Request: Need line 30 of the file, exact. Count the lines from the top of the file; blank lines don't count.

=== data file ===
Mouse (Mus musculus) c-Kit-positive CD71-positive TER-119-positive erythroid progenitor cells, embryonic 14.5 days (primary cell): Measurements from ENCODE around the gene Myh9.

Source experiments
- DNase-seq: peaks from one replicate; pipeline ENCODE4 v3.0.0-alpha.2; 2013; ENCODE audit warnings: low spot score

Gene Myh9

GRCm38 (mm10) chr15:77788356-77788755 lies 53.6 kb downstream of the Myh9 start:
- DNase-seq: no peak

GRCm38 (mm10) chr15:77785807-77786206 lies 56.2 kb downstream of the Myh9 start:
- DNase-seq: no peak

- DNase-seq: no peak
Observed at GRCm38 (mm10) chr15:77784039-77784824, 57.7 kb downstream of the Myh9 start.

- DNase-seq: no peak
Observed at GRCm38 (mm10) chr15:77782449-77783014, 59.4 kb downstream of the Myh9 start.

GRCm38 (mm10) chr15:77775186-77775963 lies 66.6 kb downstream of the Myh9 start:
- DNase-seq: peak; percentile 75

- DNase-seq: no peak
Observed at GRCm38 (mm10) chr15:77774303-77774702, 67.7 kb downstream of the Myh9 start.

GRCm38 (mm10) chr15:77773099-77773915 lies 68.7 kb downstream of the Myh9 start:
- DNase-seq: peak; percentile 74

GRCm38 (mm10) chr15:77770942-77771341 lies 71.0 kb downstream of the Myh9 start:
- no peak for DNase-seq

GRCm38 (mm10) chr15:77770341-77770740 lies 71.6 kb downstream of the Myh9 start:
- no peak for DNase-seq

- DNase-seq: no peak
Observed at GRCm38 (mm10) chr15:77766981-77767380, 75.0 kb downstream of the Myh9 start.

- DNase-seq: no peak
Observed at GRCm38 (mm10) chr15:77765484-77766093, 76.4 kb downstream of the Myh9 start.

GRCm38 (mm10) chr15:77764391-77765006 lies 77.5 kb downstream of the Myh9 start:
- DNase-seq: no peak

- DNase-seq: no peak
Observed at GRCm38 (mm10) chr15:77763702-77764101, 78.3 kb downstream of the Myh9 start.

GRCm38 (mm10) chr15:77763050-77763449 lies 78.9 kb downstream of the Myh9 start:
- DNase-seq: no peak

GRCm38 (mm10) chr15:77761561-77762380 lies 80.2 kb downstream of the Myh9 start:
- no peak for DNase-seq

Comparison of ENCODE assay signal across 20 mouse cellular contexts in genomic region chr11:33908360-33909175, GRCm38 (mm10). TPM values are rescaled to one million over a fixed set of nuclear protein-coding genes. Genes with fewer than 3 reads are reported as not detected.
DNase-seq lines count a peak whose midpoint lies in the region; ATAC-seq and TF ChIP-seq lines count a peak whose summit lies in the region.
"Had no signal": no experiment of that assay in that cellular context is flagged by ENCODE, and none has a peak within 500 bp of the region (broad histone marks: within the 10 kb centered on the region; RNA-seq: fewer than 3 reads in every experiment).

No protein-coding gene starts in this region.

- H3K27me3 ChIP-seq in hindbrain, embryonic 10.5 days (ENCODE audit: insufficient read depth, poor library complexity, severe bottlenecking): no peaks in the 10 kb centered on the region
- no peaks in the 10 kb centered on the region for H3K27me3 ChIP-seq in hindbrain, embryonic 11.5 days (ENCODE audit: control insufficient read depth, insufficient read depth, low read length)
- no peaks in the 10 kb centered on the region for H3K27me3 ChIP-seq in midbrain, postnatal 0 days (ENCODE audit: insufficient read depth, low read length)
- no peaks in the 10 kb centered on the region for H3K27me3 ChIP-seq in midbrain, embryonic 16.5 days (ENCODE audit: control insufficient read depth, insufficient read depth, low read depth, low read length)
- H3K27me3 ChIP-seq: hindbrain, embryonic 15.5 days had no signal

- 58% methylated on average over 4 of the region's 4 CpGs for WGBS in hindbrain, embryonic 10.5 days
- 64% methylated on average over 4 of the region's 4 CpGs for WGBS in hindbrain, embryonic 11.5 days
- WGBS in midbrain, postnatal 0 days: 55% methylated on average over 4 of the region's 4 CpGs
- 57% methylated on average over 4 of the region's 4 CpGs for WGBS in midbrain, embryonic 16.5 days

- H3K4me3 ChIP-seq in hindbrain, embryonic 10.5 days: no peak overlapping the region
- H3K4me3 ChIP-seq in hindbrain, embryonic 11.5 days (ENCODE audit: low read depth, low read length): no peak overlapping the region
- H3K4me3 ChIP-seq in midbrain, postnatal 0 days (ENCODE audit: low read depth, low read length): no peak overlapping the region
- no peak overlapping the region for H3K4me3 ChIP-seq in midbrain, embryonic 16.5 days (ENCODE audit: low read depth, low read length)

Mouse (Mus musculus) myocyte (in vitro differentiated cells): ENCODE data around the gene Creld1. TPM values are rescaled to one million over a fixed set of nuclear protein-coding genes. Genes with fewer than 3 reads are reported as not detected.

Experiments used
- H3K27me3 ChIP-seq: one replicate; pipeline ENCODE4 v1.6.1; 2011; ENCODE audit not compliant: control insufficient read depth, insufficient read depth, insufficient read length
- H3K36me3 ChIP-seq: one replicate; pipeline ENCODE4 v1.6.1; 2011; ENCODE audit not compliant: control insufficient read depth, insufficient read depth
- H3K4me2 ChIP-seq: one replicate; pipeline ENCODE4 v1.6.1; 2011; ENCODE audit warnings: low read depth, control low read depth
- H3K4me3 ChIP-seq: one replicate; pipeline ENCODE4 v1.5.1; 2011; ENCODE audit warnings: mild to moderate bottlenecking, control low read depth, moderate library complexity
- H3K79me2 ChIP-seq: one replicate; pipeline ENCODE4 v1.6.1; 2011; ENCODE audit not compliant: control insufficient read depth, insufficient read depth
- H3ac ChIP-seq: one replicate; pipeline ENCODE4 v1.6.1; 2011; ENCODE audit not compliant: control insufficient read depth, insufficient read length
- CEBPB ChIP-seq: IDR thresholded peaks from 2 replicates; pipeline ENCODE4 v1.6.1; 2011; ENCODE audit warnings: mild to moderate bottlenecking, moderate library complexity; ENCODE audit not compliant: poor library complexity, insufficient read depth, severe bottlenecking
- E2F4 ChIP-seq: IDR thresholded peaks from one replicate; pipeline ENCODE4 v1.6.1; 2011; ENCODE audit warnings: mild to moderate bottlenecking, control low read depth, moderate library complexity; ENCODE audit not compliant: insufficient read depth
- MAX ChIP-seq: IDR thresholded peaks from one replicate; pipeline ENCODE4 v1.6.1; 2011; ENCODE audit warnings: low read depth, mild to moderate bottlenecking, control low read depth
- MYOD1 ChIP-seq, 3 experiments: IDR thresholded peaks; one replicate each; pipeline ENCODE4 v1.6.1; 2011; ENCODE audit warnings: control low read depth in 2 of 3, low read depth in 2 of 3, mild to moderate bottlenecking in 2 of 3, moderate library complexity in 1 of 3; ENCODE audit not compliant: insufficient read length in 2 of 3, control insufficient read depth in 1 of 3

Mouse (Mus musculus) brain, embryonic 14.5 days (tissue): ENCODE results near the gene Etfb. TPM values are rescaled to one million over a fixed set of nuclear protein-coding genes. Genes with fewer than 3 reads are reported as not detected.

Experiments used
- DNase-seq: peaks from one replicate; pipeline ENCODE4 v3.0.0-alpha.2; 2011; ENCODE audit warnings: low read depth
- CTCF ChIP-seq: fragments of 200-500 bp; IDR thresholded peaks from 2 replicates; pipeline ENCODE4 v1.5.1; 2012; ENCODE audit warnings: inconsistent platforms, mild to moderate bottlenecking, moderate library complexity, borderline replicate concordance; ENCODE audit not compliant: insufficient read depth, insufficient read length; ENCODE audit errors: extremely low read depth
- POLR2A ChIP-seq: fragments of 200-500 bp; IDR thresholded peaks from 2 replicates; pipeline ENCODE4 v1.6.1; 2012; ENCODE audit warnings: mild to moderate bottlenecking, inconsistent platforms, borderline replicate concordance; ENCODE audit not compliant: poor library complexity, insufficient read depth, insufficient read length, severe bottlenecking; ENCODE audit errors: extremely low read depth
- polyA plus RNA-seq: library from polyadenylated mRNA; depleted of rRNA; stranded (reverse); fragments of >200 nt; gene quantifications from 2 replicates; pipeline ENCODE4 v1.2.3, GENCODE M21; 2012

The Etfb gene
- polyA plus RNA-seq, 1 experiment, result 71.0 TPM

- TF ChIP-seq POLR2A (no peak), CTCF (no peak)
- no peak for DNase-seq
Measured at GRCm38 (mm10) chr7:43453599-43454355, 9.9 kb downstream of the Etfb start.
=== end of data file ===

Observed at GRCm38 (mm10) chr15:77763702-77764101, 78.3 kb downstream of the Myh9 start.